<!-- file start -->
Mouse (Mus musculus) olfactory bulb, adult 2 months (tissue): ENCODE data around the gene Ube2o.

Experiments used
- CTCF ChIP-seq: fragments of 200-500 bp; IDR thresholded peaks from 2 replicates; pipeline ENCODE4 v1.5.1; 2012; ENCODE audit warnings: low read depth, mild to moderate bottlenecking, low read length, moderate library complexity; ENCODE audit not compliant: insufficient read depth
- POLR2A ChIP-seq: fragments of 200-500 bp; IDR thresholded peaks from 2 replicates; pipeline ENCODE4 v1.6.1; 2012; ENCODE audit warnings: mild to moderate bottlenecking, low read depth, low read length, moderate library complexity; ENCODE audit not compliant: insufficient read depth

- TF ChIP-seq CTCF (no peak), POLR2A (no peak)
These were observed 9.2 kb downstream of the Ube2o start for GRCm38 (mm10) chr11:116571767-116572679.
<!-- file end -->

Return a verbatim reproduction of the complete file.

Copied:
Mouse (Mus musculus) olfactory bulb, adult 2 months (tissue): ENCODE data around the gene Ube2o.

Experiments used
- CTCF ChIP-seq: fragments of 200-500 bp; IDR thresholded peaks from 2 replicates; pipeline ENCODE4 v1.5.1; 2012; ENCODE audit warnings: low read depth, mild to moderate bottlenecking, low read length, moderate library complexity; ENCODE audit not compliant: insufficient read depth
- POLR2A ChIP-seq: fragments of 200-500 bp; IDR thresholded peaks from 2 replicates; pipeline ENCODE4 v1.6.1; 2012; ENCODE audit warnings: mild to moderate bottlenecking, low read depth, low read length, moderate library complexity; ENCODE audit not compliant: insufficient read depth

- TF ChIP-seq CTCF (no peak), POLR2A (no peak)
These were observed 9.2 kb downstream of the Ube2o start for GRCm38 (mm10) chr11:116571767-116572679.